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ADRIAN PALLY BECKER

Story by Lia Aprile and Photography by Claudia Lucia

My mom is the youngest 68-year old I know. She’s an adventurer and a nature-lover, and she modeled for me what it meant to be a woman in charge, and to lead with heart. She makes my life possible. My mom is as kind as she is beautiful, and when it comes to inspiring women...she is top of my list.

- Rachel Pally

[Words and Story by Lia Aprile]

Rachel credits seeing you and your husband, Donny, run your own business as her inspiration for becoming an entrepreneur. How did you find your way to that?

We fell into it.  I got a degree in filmmaking and tried that for a while.  It just wasn’t me.  Then I went back to school to become a teacher and got a teaching credential, and got pregnant at the same time.  Donny had been a teacher, he’d been a camp director, and he’d been a musician. Our good friend, Joan Barnes, who started Gymboree said, “You guys, with your background in early childhood education and music, would be the perfect people to bring Gymboree from Northern California to Southern California.” It was just a little tiny program at the time.  And we said, “Well, we don’t really know anything about business!” But we knew we were good with families and children. The idea of working for ourselves and still being able to be home with our family—to have some kind of balance—sounded just fantastic.  So we ventured in. 

Nobody had heard of Gymboree.  Early childhood programs for kids under preschool age didn’t exist at that time. There might have been a little Mommy and Me, but it wasn’t what it is now.  So we took this chance.  My mother-in-law loaned us some money and we bought the franchise for the San Fernando Valley.  It evolved for us.  We learned as we went along.

Do you feel the benefits of being your own boss outweigh the other challenges of running a business?

If I could do it over again, I would do it exactly the same way. I think the benefits far outweigh the problems, but it isn’t easy. Someone asked me the other day “Was it ever hard for you?”  And I said, “When I was in my thirties I would get in the shower every day and cry!” Because balancing a big business, a demanding business, and two little children that need your attention is hard. Anyone who says it isn’t, needs to wake up.

Your mom worked for you, correct?

Yes, she did, at Gymboree.

Now you and your husband work at Rachel Pally.  What is that like?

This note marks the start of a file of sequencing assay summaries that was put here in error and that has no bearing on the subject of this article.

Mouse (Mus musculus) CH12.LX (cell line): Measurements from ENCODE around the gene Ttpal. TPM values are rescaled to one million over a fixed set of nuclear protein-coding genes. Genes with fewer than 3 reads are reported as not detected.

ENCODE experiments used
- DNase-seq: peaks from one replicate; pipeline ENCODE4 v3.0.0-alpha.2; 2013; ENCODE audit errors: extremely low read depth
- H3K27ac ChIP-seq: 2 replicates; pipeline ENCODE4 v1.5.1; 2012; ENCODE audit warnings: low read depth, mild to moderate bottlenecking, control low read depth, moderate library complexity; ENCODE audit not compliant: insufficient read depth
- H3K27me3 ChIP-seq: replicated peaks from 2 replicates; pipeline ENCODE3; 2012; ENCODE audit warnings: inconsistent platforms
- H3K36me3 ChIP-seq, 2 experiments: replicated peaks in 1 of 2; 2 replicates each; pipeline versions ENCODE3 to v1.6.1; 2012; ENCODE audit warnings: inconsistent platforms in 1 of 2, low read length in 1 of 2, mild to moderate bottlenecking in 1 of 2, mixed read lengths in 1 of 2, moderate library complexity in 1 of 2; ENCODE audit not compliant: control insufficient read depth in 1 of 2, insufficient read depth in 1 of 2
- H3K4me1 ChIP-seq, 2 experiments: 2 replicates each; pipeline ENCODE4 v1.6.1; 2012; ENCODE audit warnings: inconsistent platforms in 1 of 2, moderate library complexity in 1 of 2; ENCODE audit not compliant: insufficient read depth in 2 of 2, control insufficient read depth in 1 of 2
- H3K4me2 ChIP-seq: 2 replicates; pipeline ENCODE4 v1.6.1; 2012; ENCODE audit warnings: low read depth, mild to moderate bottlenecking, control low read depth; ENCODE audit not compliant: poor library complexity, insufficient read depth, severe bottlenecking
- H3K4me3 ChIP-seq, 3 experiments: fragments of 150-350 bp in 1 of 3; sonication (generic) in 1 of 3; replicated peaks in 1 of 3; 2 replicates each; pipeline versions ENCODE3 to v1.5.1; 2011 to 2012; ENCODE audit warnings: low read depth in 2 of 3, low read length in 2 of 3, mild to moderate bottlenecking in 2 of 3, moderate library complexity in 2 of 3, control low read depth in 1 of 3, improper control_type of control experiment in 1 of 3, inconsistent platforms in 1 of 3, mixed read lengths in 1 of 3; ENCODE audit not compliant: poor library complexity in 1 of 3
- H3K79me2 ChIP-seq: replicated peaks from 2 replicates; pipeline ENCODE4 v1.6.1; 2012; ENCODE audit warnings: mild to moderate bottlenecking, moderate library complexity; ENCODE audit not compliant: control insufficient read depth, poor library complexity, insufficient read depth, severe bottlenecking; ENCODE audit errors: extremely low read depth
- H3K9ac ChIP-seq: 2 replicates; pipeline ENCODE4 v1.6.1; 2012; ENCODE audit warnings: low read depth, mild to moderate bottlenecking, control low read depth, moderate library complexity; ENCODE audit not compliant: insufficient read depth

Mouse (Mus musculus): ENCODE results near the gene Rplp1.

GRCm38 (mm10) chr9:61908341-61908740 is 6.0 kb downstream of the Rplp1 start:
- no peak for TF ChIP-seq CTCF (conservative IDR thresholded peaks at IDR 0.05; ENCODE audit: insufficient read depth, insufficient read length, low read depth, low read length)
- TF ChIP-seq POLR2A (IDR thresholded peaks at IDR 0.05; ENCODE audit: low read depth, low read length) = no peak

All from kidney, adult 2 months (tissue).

What a fabulous thing that Donny and I work for our daughter! We don’t work directly with her, we’re behind the scenes.  We try to do what we can to help the business run. We come from a different background, obviously, not fashion. But any way we can contribute, it’s joyful. And we still manage to travel a lot.  We have a cabin, and we have a lot of friends.  It’s a balancing act and every day is kind of full.  Some days I just want to stay in bed! But we feel very complimented that Rachel wants us to be a part of things.  She’s very inclusive and if she got that from us, we did a great job!

Yeah, you and Rachel seem to have one of those really special mother/daughter relationships that has both intimacy and clear boundaries. How did you manage that?

I’m going to say Rachel taught me how to do that.

That’s going to make me cry.

Now I’m crying! 

Alright, this might be a tricky question to answer. You and Donny were clearly very successful.  Rachel is very successful.  Your son, Joseph, is a curator at the SF Museum of Modern Art. There is a lot of what people would define as external success in your family.  How do you define success?

I don’t think I would say that financial success is the meter. Donny and I were never very financially successful.  We were comfortable, but we worked hard for that. Our customers were young families and what we hoped to do was help educate them about the importance of parenting, of play, of music.  That was how we succeeded. And those were qualities our own kids grew up with, that sense of really having a home life, a cultured life, a musical life...

This brings me back to the same thing I say any time someone asks me for advice.  It’s boring, but it’s really true, and that is: “roots and wings.”  Giving your children a sense of who they are, a sense of where they came from and a respect for family, and then giving them the ability to spread their wings.

It’s not easy to let them go to do that. You just hope everything they’ve done leads them in a good direction. And that they come back to you.

What is your favorite thing in your closet right now?

I think if you could see my closet, other than jeans and a few t-shirts, everything is Rachel Pally.  Rachel will come into my closet and say, “Mom, you’ve got to get rid of these old Rachel Pally things.”  But, I’m just not ready! I have about six black jumpsuits and whether it is a winter one with long sleeves or a summer one that I can just throw on, they are just “pop on, and go.”  I love that. 

Do you have a morning ritual?

I lay in bed and my husband makes me a latte, and brings it into bed and we watch the news.  That’s an everyday ritual.

What makes you feel your most beautiful?

Being in nature.  Whether it’s a secluded beach or a mountain lake.  Being with friends who love me. 

Last one. I think I probably know the answer to this question, but if you were having either the best day or the worst day of your life, and you only got one phone call...who would you call?

A day is not a day if I don’t talk to my daughter.

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